The marble floors–which begin with the black-and-white pattern in the foyer, then morph into oversize white squares in the rest of the home–proved tricky for general contractor Austin Schmidt. “We were trying to install almost 4,000 feet of marble tile and there were no level horizontal planes in the house,” he recalls. “We had to pour self-leveling concrete on two-thirds of the floor space, and then lay the stone.” Schmidt acknowledges other challenges as well, noting, “The way homes were built 50 years ago is so different from the way we build now.” He cites the master bathroom as a prime example. When constructed, this area was a warren of small, awkward spaces, including his-and-her bathing areas, three closets and a sauna. Layne reconfigured the space into one large room with a freestanding glass shower, but Schmidt says the complexity of the original layout required his team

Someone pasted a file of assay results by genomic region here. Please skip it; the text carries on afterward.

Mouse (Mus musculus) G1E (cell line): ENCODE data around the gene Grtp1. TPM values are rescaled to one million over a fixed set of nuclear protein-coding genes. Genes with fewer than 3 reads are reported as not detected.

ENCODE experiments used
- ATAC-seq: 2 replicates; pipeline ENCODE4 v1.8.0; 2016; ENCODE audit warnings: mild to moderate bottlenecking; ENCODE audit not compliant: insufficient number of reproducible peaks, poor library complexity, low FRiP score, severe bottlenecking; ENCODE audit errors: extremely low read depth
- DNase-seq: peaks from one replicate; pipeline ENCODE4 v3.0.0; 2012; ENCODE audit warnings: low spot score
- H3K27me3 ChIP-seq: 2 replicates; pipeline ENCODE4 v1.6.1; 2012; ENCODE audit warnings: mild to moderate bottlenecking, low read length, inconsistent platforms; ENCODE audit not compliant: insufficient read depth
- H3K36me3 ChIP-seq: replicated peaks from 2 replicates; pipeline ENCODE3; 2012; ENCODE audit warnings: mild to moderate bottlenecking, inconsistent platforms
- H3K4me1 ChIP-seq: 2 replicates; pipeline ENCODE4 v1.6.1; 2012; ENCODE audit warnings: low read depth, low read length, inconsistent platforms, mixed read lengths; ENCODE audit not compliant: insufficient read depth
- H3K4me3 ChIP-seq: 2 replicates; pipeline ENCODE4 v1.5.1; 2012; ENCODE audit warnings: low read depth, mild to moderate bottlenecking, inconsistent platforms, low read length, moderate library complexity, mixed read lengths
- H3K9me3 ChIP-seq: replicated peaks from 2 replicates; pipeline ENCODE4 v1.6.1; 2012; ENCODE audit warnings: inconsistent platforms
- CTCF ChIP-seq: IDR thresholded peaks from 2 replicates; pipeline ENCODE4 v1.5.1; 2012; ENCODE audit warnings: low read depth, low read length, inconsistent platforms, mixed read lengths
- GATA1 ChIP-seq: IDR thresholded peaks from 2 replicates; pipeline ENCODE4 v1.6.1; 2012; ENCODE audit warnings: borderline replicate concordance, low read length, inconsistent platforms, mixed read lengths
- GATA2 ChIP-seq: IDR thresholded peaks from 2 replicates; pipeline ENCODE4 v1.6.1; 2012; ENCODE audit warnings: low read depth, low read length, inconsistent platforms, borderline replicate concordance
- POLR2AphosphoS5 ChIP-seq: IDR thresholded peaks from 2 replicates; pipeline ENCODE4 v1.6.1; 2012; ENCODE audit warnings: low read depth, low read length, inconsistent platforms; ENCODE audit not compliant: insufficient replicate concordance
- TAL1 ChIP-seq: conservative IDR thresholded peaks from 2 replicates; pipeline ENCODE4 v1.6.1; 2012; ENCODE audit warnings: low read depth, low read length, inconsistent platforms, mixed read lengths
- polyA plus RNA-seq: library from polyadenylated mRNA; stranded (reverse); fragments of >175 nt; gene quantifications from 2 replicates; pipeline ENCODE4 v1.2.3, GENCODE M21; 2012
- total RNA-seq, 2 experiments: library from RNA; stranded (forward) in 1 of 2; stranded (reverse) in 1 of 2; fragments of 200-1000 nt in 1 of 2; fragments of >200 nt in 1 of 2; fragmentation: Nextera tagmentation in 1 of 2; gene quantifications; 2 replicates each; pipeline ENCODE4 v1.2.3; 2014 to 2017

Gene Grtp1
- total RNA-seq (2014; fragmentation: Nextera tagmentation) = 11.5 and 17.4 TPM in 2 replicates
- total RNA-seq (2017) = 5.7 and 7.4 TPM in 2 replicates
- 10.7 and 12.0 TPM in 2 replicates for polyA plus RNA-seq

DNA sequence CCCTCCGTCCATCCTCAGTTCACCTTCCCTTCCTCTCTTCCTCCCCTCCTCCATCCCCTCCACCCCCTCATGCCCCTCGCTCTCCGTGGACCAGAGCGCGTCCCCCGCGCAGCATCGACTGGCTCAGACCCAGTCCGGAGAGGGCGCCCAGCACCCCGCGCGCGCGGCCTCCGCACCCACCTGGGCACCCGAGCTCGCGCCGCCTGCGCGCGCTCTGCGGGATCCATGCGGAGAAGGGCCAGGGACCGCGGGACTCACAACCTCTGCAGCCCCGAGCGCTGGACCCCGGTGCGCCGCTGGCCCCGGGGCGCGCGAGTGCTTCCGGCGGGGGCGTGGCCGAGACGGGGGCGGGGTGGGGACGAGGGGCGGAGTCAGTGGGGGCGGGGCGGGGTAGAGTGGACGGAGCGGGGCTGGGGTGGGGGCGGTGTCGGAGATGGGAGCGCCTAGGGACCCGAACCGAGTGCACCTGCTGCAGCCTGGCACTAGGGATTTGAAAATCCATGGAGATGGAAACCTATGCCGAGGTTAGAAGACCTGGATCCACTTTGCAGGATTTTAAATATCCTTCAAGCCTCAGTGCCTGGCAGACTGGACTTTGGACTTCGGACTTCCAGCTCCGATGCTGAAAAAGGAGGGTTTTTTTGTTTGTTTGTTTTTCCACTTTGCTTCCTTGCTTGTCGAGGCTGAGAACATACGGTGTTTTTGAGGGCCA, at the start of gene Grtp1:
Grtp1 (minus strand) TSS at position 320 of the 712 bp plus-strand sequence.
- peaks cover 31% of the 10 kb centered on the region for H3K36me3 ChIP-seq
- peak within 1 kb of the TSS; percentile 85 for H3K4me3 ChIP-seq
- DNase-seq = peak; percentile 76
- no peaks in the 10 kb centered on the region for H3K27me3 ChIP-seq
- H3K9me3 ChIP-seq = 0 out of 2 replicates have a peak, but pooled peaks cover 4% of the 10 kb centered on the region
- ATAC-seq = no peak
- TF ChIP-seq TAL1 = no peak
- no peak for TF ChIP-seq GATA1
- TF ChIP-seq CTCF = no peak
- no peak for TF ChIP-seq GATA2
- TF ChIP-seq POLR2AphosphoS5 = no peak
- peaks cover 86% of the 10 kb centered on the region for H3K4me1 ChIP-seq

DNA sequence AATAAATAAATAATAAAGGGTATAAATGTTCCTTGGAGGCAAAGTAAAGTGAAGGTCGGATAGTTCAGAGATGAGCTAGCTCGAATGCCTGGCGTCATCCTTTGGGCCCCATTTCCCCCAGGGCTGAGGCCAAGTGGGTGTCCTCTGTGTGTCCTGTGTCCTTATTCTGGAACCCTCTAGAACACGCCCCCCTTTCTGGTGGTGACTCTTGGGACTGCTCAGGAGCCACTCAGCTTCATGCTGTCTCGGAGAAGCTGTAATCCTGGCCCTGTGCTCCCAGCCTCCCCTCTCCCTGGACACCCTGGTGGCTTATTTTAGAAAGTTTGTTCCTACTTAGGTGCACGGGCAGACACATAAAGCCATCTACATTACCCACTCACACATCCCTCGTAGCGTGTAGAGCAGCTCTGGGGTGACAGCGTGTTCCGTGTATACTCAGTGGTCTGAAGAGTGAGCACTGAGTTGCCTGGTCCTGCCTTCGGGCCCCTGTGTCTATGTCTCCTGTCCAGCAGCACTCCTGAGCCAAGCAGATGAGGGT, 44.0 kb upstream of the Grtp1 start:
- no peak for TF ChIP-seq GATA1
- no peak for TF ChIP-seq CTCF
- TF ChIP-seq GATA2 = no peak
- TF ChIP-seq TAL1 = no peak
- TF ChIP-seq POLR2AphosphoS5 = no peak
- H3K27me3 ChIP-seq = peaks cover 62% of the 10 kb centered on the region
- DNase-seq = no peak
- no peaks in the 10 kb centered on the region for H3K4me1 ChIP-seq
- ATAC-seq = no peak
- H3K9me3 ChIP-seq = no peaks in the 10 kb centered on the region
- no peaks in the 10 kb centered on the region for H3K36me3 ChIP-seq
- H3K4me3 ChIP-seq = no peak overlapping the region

to “reframe that area a couple of times.”

The home’s color palette was inspired by a pair of stained-glass sidelights that once flanked the front door. The glass elements were composed of vibrant shades of teal, gold and blue, and although they had to be removed to make way for a new steel-and-glass entry door, their colors live on throughout the house. “We used those shades as an inspiration to ground the palette in what the home had been,” Layne says. “Especially the teal element, which we wove through most of the rooms.” This hue appears in the elegant living room curtains, the library millwork and bookshelves, the velvet-covered dining room chairs and the family room’s barstools. The blue-green shades are frequently accented with notes of polished brass (as in the legs of the barstools).